Thursday, June 18, 2015

Dispatches From The Culture Of Death, Part One

The Culture of Death     

There are those who say that St. John Paul II was exaggerating, or at least being unduly harsh, when he coined the term “Culture of Death” in his encyclical Evangelium Vitae.  If only that were true. The secular world simply insists on offering death as the “compassionate” response to all sorts of things: suffering at the end of life, difficulties at life’s beginning and, increasingly, trouble in between.  Today I’d like to explore one recent example of the Culture of Death at work, and a second next week.

The Architect of Obamacare

     Let us consider  Ezekiel Emmanuel, brother of President Obama’s former Chief of Staff Rahm Emmanuel.  Ezekiel, one of the prime architects of the ironically named Affordable Care Act (a.k.a. Obamacare), published a piece in The Atlantic last fall called “Why I Hope To Die At 75” [here].  The wide-ranging essay explores at great length the disadvantages of old age: reduced productivity, lessened vitality, the host of physical ailments that proliferate as we age, but, interestingly, doesn’t focus on the effect of these things upon the sufferer:

Doubtless, death is a loss . . . But here is a simple truth that many of us seem to resist: living too long is also a loss. It renders many of us, if not disabled, then faltering and declining, a state that may not be worse than death but is nonetheless deprived. It robs us of our creativity and ability to contribute to work, society, the world. It transforms how people experience us, relate to us, and, most important, remember us. We are no longer remembered as vibrant and engaged but as feeble, ineffectual, even pathetic.[my italics]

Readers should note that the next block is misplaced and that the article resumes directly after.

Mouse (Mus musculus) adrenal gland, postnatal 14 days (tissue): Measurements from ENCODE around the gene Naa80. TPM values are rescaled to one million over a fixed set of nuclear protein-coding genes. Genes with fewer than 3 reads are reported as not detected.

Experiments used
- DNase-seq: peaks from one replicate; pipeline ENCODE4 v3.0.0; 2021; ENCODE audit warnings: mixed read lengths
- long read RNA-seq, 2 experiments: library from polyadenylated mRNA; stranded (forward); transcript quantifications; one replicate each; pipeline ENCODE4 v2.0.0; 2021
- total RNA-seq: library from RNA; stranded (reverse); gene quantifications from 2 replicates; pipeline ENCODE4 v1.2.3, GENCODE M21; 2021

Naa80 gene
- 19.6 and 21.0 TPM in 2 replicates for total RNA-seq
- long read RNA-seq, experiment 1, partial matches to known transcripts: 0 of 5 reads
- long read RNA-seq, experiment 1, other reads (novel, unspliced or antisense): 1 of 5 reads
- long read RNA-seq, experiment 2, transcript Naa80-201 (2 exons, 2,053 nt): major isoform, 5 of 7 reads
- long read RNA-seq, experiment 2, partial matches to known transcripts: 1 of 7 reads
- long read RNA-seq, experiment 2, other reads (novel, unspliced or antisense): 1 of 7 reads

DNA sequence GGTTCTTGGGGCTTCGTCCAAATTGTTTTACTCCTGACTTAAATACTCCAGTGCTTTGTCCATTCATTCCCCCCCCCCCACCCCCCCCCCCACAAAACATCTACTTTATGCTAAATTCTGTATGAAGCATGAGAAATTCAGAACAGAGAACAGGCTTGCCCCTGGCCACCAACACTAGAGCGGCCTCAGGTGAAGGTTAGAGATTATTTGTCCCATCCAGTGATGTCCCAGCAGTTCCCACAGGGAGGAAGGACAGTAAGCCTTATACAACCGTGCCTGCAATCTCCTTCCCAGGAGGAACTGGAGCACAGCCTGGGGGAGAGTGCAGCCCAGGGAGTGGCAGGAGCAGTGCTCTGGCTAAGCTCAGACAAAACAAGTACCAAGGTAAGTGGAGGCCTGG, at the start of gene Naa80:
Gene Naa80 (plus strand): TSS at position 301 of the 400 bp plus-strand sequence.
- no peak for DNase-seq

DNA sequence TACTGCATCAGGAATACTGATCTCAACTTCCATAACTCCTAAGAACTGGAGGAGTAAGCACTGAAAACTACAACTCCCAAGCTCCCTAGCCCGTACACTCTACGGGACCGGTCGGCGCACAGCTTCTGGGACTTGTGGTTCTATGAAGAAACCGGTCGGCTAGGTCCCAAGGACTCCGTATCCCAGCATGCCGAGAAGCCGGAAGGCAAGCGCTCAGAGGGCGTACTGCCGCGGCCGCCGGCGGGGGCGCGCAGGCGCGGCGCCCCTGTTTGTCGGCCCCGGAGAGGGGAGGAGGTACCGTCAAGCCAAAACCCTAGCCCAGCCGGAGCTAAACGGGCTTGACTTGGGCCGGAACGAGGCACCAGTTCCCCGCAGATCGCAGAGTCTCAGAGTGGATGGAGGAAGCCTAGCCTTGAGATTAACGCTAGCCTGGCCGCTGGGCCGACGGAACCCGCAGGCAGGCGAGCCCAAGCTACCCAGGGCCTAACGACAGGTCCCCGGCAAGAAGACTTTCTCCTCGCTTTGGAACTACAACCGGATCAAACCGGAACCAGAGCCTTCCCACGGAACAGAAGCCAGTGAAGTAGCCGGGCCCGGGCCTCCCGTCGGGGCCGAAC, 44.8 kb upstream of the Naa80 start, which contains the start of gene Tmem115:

It is selfish of us, you see, to force others to experience our decline: the compassionate thing is to quit while we are ahead.  Emmanuel is most emphatic that he is not advocating euthanasia or physician-assisted suicide, quite correctly pointing out that “the answer” to the desire to actively bring about one’s own death “is not ending a life but getting help. I have long argued that we should focus on giving all terminally ill people a good, compassionate death—not euthanasia or assisted suicide for a tiny minority.”

Just One Man's Opinion?

     So what is he advocating? He claims that he will refuse any “life-prolonging” treatment of any sort: “I will stop getting any regular preventive tests, screenings or interventions.  I will accept only palliative – not curative – treatments if I am suffering pain or other disability.”   After a lengthy recitation of the routine treatment he intends to forgo, Emmanuel says “I will die when whatever comes first takes me.”
     We could just dismiss this as no more than one opinionated man’s personal view, and Emmanuel encourages us to do just that:

I am not saying that those who want to live as long as possible are unethical or wrong. I am certainly not scorning or dismissing people who want to live on despite their physical and mental limitations. I’m not even trying to convince anyone I’m right. . . And I am not advocating 75 as the official statistic of a complete, good life in order to save resources, ration health care, or address public-policy issues arising from the increases in life expectancy.

But he gives the game away when he adds:

What I am trying to do is delineate my views for a good life and make my friends and others think about how they want to live as they grow older. I want them to think of an alternative to succumbing to that slow constriction of activities and aspirations imperceptibly imposed by aging. Are we to embrace the “American immortal” or my “75 and no more” view? [my italics]